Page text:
They roam the mountains of northern Portugal freely, as they have done for a few thousand years at least. I had heard about these wild horses, and when we traveled to this emerald part of the country, I was hoping to get lucky and have a glimpse of them. The gods must have been listening because we managed several sightings of these beautiful creatures in the space of an afternoon. We saw an entire group which included a mare and her very playful foal, amidst the lush vegetation of a valley surrounded by tall hills rising in the distance. The others we saw were grazing not too far from the road.
These horses are called Garrano, meaning “small horse”, and are today found in the Peneda-Gerês National Park in the north of Portugal, on the border with Spain. The Garrano is an ancient race of horses that has been in the Iberian peninsula since the Paleolithic period (earlier than 12,000 B.C.). Rock and cave engravings found in the Peninsula (such as Altamira) depict a horse identical to the Garranos that can be seen today. This means that the breed has remained largely unchanged over this time span. Genetic evidence shows its direct lineage from the Celtic pony. An infusion of Arabian blood can be traced to the 20th century.
These sturdy creatures were domesticated over several millennia. According to archeological findings, these horses figured in important events in Portugal’s history — it was atop one that a local chief named Viriato fought the Roman invaders. It was also a Garrano that the country’s founder, D. Afonso Henriques, rode. In more recent periods, these horses were used by the Portuguese army. Local people used them in farm work, and to carry wood from the forests. It was an ideal means of transport in the narrow hillpaths. During the Second World War, they carried miners to remote mines.
As the importance of these horses in rural life diminished with the arrival of farm machines, breeders grew less interested in rearing them and horses were released back into the forests. The Garrano race almost disappeared in the early 20th century when the government started to pursue an aggressive forestry program. In 1945, in a bid to save the race, government released 21 horses in the mountain range in order to create a reserve of indigenous horses in the wild. The law prohibits the capture of the wild Garranos. Today, what we mostly see roaming the hills are semi-wild as they are owned by private individuals. These horses are left to roam freely for a few years before being captured (and, perhaps, sold). These semi-wild horses can only be captured every 2 years.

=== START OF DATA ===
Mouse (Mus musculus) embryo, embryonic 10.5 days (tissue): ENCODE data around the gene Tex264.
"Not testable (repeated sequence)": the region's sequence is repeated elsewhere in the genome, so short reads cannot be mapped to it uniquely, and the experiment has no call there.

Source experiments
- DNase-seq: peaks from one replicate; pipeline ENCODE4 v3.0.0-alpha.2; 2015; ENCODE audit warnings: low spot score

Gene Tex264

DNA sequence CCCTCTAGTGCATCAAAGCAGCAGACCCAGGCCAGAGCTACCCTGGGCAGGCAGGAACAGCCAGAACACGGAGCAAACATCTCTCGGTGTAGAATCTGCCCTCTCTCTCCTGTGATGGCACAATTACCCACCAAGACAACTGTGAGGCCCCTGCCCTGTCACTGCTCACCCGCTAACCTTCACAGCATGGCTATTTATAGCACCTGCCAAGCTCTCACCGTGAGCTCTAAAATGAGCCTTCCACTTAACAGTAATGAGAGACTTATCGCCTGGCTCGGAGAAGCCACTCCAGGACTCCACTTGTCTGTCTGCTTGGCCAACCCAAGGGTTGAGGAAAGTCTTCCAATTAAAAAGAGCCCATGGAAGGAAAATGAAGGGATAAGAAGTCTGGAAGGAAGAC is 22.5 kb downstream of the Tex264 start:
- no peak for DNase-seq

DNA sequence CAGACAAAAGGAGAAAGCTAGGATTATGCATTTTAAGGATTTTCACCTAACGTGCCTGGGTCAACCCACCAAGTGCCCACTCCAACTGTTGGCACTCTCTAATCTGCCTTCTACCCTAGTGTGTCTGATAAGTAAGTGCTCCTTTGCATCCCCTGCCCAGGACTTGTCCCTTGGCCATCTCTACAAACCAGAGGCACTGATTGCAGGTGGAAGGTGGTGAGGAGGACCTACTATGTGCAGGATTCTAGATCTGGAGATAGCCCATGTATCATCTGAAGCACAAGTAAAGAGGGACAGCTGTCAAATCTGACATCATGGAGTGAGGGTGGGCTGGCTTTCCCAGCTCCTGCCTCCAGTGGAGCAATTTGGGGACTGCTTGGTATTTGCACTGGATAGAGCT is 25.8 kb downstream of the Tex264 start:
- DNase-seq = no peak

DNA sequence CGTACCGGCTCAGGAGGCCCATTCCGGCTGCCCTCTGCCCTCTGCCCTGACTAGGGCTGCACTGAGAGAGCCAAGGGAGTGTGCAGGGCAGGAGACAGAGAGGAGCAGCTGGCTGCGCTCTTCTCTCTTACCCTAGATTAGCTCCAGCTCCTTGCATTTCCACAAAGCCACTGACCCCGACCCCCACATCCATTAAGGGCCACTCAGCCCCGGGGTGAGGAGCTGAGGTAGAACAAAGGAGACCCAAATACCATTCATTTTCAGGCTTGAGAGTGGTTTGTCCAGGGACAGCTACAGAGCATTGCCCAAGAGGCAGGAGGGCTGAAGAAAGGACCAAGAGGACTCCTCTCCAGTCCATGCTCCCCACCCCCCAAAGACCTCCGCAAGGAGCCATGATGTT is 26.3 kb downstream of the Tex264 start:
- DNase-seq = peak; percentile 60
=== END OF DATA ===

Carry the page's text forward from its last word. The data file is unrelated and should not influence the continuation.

In 1994, the Garrano was named by the European Union as a “threatened species.” On the same year, a national registry of the Garranos was undertaken. The registry identified its characteristics and measured how large the area of dispersion of the species was. There are estimated to be around 2,000 Garranos currently dispersed in the provinces of Minho and Trás-os-Montes.
When visiting Peneda-Gerês, one needs no maps to locate the most worthwhile views or to find where the Garranos are. Every view is postcard perfect. Hiking is the best way to enjoy this breathtaking park, but if you must drive, drive slowly, and keep your eyes wide open. There may be Garranos grazing close by, and you would not want to miss them.